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On What Basis Will God Evaluate Our Lives?

Photo of Bobby HarringtonBobby Harrington | Bio

Bobby Harrington

Bobby is the point-leader of and, both collaborative, disciple-making organizations. He is the founding and lead pastor of Harpeth Christian Church (by the Harpeth River, just outside of Nashville, TN). He has an M.A.R. and an M.Div. from Harding School of Theology and a Doctor of Ministry degree from the Southern Baptist Theological Seminary. He is the author of more than 10 books on discipleship, including Discipleshift (with Jim Putman and Robert Coleman), The Disciple Maker’s Handbook (with Josh Patrick) and Becoming a Disciple Maker: The Pursuit of Level 5 Disciple Making (with Greg Weins). He lives in the greater Nashville area with his wife and near his children and grandchildren.
Photo of Scott SagerScott Sager | Bio

Scott Sager

Scott is vice president for church services at Lipscomb University, where he also teaches in the College of Bible and Ministry. Prior to Lipscomb, Scott served for 15 years as senior minister of the Preston Road Church of Christ in Dallas, where he founded Christ’s Family Ministries, a fully functioning health clinic that serves the working poor. He serves on the board of Christ’s Family Ministries and the Christian Relief Fund where his focus is on supporting AIDS orphans in Africa. Sager earned a D.Min. in evangelism from Southern Methodist University as well as undergraduate and master's degrees from Abilene Christian University.

*Editor’s Note: The following is an excerpt from Disciple Making: The Core Mission of the Church

Jesus claimed that following his teachings was foundational for living life as it was intended: “I am the light of the world. Whoever follows me will never walk in darkness, but will have the light of life” (John 8:12). Jesus described himself and his teachings this way:

I have come into the world as a light, so that no one who believes in me should stay in darkness. If anyone hears my words but does not keep them, I do not judge that person. For I did not come to judge the world, but to save the world. There is a judge for the one who rejects me and does not accept my words; the very words I have spoken will condemn them at the last day. For I did not speak on my own, but the Father who sent me commanded me to say all that I have spoken. I know that his command leads to eternal life. So whatever I say is just what the Father has told me to say. (John 12:46–50)

Elsewhere Jesus compared his words and teachings to the foundation of a house.

Merely claiming to follow him and doing great things in his name will not be enough on the day of judgment. Rather, only those who truly build their lives on his teachings will enter the kingdom of heaven.

Not everyone who says to me, “Lord, Lord,” will enter the kingdom of heaven, but only the one who does the will of my Father who is in heaven. Many will say to me on that day, “Lord, Lord, did we not prophesy in your name and in your name drive out demons and in your name perform many miracles?” Then I will tell them plainly, “I never knew you. Away from me, you evildoers!” Therefore everyone who hears these words of mine and puts them into practice is like a wise man who built his house on the rock. (Matthew 7:21–24)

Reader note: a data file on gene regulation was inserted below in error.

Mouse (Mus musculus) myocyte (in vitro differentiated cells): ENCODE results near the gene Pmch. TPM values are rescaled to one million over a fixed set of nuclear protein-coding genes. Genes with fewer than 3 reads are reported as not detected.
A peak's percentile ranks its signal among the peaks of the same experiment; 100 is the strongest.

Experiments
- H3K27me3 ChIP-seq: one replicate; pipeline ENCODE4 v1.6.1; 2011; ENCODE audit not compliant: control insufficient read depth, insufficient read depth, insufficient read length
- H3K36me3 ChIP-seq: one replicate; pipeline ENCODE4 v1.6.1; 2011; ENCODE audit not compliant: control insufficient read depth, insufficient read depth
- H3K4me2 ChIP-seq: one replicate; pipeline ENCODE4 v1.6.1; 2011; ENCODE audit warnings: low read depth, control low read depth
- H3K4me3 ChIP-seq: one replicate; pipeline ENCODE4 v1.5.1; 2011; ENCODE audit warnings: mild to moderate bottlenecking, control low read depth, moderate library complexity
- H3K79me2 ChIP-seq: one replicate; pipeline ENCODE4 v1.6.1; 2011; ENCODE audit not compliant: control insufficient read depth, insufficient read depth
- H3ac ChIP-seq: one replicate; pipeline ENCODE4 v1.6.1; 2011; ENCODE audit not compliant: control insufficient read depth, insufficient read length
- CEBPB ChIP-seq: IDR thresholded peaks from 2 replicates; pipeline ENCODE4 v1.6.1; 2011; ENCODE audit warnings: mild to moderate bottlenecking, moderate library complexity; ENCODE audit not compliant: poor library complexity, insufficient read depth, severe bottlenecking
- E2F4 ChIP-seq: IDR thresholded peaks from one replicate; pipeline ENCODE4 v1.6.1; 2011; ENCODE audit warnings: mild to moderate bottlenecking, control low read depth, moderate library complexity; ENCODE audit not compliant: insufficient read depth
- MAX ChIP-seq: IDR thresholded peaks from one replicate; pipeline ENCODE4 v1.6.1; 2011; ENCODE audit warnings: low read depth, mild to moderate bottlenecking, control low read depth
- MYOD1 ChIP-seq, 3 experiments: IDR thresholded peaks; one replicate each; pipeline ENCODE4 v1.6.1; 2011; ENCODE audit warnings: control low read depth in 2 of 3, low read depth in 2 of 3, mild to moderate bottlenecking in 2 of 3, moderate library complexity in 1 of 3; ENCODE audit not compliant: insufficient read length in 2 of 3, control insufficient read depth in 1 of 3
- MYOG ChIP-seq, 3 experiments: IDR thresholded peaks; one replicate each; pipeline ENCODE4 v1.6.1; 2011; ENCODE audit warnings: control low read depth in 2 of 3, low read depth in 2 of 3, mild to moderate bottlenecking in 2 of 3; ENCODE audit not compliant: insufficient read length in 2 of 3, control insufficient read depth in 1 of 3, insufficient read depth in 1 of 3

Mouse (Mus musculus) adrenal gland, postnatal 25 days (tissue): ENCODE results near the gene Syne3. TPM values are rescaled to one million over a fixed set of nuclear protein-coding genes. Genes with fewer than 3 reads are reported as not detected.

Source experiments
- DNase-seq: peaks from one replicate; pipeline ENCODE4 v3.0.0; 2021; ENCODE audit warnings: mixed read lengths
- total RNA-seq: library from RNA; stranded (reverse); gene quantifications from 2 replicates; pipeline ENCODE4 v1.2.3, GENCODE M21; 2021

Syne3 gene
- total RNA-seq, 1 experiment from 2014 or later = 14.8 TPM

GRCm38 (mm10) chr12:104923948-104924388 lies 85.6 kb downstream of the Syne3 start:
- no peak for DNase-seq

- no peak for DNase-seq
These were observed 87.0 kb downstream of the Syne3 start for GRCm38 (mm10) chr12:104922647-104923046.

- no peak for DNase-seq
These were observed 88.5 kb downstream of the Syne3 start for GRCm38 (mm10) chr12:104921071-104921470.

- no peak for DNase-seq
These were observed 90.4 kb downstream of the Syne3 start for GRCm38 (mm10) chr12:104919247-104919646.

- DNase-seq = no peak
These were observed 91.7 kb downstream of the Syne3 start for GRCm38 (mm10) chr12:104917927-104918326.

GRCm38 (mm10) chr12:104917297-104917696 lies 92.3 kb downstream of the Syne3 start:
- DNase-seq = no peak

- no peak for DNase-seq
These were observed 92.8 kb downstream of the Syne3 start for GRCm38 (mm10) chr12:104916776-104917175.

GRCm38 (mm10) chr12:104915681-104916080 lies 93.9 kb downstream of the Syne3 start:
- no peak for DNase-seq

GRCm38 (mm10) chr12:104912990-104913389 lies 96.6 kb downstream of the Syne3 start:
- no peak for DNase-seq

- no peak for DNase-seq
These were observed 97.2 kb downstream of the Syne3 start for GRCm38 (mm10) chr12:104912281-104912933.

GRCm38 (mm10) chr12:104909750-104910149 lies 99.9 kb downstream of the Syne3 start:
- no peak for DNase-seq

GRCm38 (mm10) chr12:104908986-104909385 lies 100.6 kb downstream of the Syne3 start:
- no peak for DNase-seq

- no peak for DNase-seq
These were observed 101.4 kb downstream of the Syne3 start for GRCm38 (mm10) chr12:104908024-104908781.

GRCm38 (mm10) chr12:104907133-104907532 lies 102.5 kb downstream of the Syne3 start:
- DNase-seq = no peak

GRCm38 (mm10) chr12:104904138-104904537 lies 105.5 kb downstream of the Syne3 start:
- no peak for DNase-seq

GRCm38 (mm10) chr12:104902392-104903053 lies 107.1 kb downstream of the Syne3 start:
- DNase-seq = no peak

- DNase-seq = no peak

Jesus makes it clear: our adherence to his teachings will be the basis by which God will evaluate our lives.

Just before his ascension back to heaven, Jesus committed his words and teachings to his apostles (Matthew 28:18–20). Jesus also promised that God would guide the apostles, ensuring they accurately recalled everything through the Holy Spirit. Notice the following promise.

These words you hear are not my own; they belong to the Father who sent me. All this I have spoken while still with you. But the Advocate, the Holy Spirit, whom the Father will send in my name, will teach you all things and will remind you of everything I have said to you. (John 14:24b–26)

According to Jesus, the Holy Spirit would ensure that the disciples be properly taught and remember everything he had told them.

God did not just rely on the impressive memory practices of the ancient people. He guided them and protected the accuracy of Jesus’ teachings by his Holy Spirit.

This is why the first Christians devoted themselves to the apostles’ teachings: these teachings were not just inspirational thoughts but the inspired teachings of Jesus himself!

They devoted themselves to the apostles’ teaching and to fellowship, to the breaking of bread and to prayer. (Acts 2:42)

Jesus Christ’s words were God’s final message for the human race.

In the past God spoke to our ancestors through the prophets at many times and in various ways, but in these last days he has spoken to us by his Son, whom he appointed heir of all things, and through whom he made the universe. (Hebrews 1:1–2)

At a basic level, a disciple is a student, apprentice, learner. So, yes, at a basic level we look to Jesus as a teacher. Yet Jesus calls us to a much higher level of devotion than we typically give the teachings we study. He calls us to live out the teachings of his kingdom. These teachings are our curriculum for disciple making.

Thankfully, however, Jesus gives us more than just teachings and an expectation to live according to them. He also gives us himself as the model to follow.

Jesus makes it clear: our adherence to his teachings will be the basis by which God will evaluate our lives.

(Excerpted from Bobby Harrington and Scott Sager, Disciple Making: The Core Mission of the Church (, 2021).